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UFI asked people should it be harder to get a divorce and 90% say yes!

New York is being pressured to do just the opposite.  They are considering whether or not to  ease up on their divorce laws.  Currently, NY remains the only state in the US without a no-fault divorce law.  California was the first state to adopt no-fault divorce proceedings in 1969 and since then all other states except NY have followed California’s example.  A no-fault divorce law allows couples to divorce quickly and without much legal expense.  Click here for the full story.

With the almost nationwide implementation of no-fault divorce came a sharp increase in the rate of divorce. No-fault divorce laws give greater legal rights to a spouse who wants to end the marriage than to the spouse who wants to try to work out their marital problems.  The primary purpose of no-fault divorce law is to empower whichever party wants out, with the least possible fuss and the greatest possible speed–no questions asked.  No fault divorce does not differentiate between forty weeks or forty years of marriage, making it  easier to divorce a spouse of forty years than to fire an employee of one month.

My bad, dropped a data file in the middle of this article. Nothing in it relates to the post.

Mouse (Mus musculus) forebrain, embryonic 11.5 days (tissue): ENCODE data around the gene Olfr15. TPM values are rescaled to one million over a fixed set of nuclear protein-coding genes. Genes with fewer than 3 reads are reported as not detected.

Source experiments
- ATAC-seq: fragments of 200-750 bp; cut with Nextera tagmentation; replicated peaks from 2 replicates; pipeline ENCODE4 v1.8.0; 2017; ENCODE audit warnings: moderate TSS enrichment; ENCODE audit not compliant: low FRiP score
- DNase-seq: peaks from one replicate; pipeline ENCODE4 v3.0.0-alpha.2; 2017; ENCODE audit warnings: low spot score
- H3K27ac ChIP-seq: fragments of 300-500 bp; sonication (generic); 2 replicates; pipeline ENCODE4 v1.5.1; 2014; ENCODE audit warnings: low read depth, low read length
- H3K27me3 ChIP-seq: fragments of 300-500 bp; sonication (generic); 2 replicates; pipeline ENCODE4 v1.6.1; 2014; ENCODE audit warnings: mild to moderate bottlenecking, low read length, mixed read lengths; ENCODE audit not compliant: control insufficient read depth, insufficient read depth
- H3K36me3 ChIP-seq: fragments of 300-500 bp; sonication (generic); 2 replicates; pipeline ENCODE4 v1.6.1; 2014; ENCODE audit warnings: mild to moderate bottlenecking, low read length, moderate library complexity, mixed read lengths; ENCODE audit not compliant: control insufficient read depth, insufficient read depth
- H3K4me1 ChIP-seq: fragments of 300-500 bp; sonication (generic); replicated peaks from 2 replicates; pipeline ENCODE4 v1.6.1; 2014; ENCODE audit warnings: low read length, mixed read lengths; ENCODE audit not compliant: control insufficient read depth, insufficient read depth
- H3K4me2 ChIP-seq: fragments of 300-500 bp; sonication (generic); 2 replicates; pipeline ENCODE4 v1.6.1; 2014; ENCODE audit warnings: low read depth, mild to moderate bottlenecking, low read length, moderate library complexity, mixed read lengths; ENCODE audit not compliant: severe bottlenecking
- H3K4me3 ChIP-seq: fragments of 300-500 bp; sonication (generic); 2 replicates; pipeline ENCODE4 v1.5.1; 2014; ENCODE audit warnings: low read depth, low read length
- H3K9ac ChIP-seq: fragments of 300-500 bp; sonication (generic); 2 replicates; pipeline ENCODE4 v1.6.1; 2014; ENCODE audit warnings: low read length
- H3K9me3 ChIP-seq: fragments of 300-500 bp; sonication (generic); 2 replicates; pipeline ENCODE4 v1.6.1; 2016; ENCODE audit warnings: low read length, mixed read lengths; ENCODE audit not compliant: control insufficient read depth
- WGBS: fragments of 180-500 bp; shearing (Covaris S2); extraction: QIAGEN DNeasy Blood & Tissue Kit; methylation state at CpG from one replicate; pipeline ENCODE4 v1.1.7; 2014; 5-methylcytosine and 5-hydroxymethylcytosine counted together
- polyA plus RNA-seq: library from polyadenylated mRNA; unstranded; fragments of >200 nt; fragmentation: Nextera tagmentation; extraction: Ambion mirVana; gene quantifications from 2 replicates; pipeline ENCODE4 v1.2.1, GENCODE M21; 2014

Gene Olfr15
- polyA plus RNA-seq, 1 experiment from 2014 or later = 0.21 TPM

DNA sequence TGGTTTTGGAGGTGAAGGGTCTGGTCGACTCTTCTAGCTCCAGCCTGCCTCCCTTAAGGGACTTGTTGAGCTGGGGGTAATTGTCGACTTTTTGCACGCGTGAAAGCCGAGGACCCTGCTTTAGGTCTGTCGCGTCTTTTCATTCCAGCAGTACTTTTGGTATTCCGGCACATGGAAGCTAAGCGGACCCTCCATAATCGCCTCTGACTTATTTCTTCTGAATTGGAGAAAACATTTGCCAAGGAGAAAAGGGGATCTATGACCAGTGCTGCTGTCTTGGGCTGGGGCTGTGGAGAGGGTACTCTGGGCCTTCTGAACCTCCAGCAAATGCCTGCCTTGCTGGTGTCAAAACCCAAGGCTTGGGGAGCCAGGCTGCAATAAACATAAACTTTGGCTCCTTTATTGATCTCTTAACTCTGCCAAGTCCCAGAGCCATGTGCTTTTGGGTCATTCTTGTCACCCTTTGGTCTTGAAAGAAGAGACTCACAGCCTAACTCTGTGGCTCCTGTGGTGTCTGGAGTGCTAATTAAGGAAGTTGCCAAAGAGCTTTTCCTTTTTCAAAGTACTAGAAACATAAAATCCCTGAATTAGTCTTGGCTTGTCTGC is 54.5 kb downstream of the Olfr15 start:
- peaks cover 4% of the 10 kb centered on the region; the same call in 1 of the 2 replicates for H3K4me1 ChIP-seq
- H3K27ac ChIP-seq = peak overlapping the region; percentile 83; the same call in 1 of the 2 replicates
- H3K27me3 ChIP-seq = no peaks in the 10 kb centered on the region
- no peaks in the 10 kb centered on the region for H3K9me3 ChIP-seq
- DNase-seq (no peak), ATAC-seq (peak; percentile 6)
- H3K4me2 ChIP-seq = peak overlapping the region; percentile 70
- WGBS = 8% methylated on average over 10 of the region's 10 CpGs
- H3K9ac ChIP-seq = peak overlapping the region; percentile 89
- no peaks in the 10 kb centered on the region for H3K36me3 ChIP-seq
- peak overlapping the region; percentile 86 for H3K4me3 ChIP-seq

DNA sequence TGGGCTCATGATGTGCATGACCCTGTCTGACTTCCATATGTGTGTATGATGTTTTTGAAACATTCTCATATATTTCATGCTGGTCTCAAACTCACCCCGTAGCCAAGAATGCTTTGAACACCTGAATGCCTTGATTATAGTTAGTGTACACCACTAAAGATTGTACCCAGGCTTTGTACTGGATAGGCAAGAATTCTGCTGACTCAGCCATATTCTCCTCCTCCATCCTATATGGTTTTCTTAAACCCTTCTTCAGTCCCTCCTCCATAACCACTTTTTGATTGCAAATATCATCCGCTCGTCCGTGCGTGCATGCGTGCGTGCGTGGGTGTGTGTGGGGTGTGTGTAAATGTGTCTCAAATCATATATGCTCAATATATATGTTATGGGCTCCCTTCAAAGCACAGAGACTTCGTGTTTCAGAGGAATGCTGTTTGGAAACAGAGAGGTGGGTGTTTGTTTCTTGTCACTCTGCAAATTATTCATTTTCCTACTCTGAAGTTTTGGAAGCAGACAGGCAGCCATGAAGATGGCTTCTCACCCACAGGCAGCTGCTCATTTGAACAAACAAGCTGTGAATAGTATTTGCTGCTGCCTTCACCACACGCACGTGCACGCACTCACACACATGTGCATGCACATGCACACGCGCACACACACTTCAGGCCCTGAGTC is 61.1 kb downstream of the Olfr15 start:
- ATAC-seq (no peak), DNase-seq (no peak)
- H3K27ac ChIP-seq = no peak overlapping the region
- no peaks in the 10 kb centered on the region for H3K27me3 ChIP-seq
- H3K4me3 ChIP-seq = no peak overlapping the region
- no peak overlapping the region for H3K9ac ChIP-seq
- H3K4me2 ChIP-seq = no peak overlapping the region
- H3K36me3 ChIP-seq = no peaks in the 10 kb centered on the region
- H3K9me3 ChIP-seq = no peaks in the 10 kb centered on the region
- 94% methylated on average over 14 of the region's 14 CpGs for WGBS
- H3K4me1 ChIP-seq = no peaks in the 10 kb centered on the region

Contrary to what had been promoted as one of the positive aspects of no-fault divorce, it did not take the acrimony out of the divorce process; no-fault law simply shifted the conflict into protracted property and custody battles.  By gutting the marital contract, no-fault divorce has literally transformed the meaning of marriage.  The legal innovation of unilateral divorce assisted in the reduction of marriage to nothing but a temporary association of individuals. Unfortunately, a society that accepts unilateral divorce is a society that is willing to sacrifice the welfare of children to the comfort and happiness of adults.  Couples are now joined under the new dispensation to marry “for as long as you both shall love” with little or no regard for the harm visited upon family members, especially children, left in the lurch when the marriage is dissolved.

New York would do well to learn from the mistakes of the rest of the country.

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